Beyond this, there's something about shedding tears of joy with your children while watching a TV show you've all invested in for years. All parents should have such an opportunity at least once.
Why such joy? The fifth and final season of Netflix's reboot, which premiered in 2018, delivered a much needed emotional boost when it dropped last Friday, during a time of shelter-in-place (and included some compelling narrative parallels
to coronavirus's contagion). Like the original show, the story follows protagonist Adora as she flees the evil Horde, then, with a magical sword that transforms her into the warrior She-Ra, leads a rebellion.
The first iteration of "She-Ra," created by
Larry DiTillio and J. Michael Straczynski, was canceled after two seasons and seemed primarily a vehicle to sell Mattel toys
. Showrunner Noelle Stevenson's take on this cult classic foregrounds storytelling. It rethinks gender, sexuality, and power -- and, building on the groundbreaking work of Steven Universe
, represents queerness as a multifaceted human experience.
As a parent of two young children, I'm dogged with fears -- and hopes -- about what our world is teaching them through the media they consume. Like many parents, I'm particularly invested in programs that showcase gender parity and racial diversity. As a queer parent who seeks out children's programming that features characters, or even families, who look like us, I've been plagued with frustrations and disappointment.
From the debates
over whether "Finding Dory" did or did not feature Disney/Pixar's first queer couple (spoiler alert: even if they did, blink and you'd miss it), to the way the queer community has claimed Elsa as one of its own
, families seeking out content that offers meaningful representation of queer characters often grasp at straws. Just ask Harry Potter fans about their reactions
to Rowling's extratextual claim that Dumbledore is gay, something she never actually demonstrates in any of the many Potter texts.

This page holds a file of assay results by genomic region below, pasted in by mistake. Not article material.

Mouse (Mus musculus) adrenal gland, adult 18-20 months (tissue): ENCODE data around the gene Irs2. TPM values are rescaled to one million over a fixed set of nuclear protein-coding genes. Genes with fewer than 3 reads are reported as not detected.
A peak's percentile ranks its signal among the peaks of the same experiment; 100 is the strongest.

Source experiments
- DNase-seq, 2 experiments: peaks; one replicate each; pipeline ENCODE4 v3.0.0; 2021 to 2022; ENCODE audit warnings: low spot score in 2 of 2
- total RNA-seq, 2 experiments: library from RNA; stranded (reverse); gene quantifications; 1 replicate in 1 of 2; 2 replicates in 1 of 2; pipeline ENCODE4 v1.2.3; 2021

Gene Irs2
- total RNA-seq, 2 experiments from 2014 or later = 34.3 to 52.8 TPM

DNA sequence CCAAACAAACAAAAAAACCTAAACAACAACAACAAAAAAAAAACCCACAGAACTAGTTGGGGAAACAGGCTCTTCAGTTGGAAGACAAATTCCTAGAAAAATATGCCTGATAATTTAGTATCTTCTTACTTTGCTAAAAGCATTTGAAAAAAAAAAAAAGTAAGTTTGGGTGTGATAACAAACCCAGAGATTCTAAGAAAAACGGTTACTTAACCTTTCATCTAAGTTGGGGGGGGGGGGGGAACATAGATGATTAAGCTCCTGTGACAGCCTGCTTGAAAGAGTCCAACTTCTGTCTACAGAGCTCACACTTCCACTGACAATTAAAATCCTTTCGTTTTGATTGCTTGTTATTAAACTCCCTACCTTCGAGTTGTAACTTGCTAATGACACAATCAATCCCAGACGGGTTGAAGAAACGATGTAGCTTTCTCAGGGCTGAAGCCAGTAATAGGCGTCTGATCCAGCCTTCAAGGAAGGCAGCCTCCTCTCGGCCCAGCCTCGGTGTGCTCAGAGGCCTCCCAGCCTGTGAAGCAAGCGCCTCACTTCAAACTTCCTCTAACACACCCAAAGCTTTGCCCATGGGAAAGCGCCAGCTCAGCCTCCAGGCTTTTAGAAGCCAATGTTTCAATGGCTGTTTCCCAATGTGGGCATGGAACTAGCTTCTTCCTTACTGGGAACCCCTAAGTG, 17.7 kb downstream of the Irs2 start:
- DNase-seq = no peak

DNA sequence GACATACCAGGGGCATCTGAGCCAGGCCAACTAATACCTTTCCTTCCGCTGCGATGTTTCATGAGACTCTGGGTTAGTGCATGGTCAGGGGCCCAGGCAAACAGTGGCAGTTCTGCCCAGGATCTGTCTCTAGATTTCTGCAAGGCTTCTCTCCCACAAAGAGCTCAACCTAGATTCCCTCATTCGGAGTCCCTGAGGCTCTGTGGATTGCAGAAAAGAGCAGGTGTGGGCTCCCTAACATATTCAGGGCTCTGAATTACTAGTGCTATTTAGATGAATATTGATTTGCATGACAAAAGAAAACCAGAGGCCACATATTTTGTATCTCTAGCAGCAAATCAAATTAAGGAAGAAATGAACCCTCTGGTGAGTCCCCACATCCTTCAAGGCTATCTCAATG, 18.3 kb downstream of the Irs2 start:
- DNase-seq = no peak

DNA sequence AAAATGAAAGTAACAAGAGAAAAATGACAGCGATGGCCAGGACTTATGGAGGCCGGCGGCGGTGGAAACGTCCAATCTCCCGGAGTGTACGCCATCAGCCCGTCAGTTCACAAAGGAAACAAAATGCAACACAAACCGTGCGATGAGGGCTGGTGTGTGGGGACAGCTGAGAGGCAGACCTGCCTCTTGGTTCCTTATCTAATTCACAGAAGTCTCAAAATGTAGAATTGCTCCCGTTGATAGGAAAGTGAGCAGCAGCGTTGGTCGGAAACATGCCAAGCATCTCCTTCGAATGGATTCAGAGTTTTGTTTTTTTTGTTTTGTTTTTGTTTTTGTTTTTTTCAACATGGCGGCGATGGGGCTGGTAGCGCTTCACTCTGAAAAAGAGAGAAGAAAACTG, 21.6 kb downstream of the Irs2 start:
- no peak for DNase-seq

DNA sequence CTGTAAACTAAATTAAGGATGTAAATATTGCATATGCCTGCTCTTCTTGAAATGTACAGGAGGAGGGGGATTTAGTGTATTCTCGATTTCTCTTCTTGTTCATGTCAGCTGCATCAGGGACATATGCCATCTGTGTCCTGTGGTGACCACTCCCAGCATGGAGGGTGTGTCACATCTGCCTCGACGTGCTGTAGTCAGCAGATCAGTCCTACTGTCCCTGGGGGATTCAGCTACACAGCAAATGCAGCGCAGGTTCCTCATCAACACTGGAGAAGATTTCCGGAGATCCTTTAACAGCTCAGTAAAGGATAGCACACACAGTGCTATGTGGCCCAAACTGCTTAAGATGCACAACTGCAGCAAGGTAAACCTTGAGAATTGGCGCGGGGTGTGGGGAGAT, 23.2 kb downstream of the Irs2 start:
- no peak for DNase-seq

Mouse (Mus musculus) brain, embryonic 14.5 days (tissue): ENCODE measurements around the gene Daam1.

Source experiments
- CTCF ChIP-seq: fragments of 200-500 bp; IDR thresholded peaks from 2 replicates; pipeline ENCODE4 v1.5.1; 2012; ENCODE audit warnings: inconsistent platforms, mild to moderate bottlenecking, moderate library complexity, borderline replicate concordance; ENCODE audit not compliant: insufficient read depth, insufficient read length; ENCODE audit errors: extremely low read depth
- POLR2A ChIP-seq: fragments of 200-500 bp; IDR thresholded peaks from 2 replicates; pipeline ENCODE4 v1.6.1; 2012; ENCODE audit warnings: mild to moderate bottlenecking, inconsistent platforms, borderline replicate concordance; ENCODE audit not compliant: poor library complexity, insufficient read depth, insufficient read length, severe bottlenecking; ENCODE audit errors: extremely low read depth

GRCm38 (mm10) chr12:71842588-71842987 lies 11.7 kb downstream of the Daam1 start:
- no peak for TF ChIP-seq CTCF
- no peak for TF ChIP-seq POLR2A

Rarely does a family show appeal to both parents and kids. Rarer still is a family show binge-worthy. "She-Ra" is both, and hands down the best queer representation on television -- providing satisfying content through which kids can see people like us not just normalized but celebrated.
Indeed, to be queer and a fan of popular culture is to be routinely frustrated, subjected to queer baiting
, and a perpetual witness to the "Bury Your Gays
" trope, which sees (as an analysis from GLAAD shows) queer characters disproportionally killed off, often right after they engage in queer romance and sex (in those instances, their death often seems like punishment for queer love). Viewers like me vacillate between outrage and fatigue at watching queer characters die rather than find happy endings -- at a rate of about 20 to 1 (in 2016, Autostraddle, a website for lesbians and bisexual women, indexed
"All 211 Dead Lesbian and Bisexual Characters on TV, and How They Died," and four days later the pop-culture site AfterEllen listed
the 16 "Queer Lady Couples" who got a happy ending -- the math there indicates how rarely writers provide audiences with queer joy).
Given this history, the wave of nostalgia
surging through television programming poses particular challenges to queer viewers. Reboots, reunions and remakes, from "Fuller House" to "Magnum P.I." to "The Conners" to "Dynasty," routinely trade on affection for known characters, settings and resolutions. That said, when those previous narratives failed to create space for queer audiences, healthy skepticism for reboots seems the only possible approach for queer viewers. If you weren't represented in -- or worse -- felt outright alienated by, the original, why would you flock to a remake?
Queer nostalgia itself is a tricky concept -- to the extent that it exists, it comes from a place of having had to dig through subtext, decode buried connections between seemingly-straight characters, and celebrate feminist representations of strong (often warrior) women as the closest approximations to queerness we've been invited to explicitly identify with.
But there was something relatable about the "She-Ra" reboot from the start -- I felt taken care of while watching it, confident and thrilled that my kids would see actual, meaningful queer representation. The first episode follows Adora as she forsakes the Fright Zone, where she was raised alongside her best friend Catra, to join forces with other magical princesses rebelling against the Horde. Despite Adora and Catra fighting on opposite sides of a war for most of the series, their connection was always clear.
By the end of the first episode, I pronounced Adora and Catra "endgame," meaning [spoiler alert]
they were destined to wind up together, and I never once doubted the writers would see it through. Throughout the series, viewers see Adora's allies represent a range of sexualities and genders, including: wives Netossa and Spinnerella; the midriff-baring Bow and his gay dads; gender-fluid Double Trouble
, a shape-shifter who switches sides in the war multiple times; and the open-hearted butch, Scorpia, who crushes first on Catra, then on rebel princess Perfuma.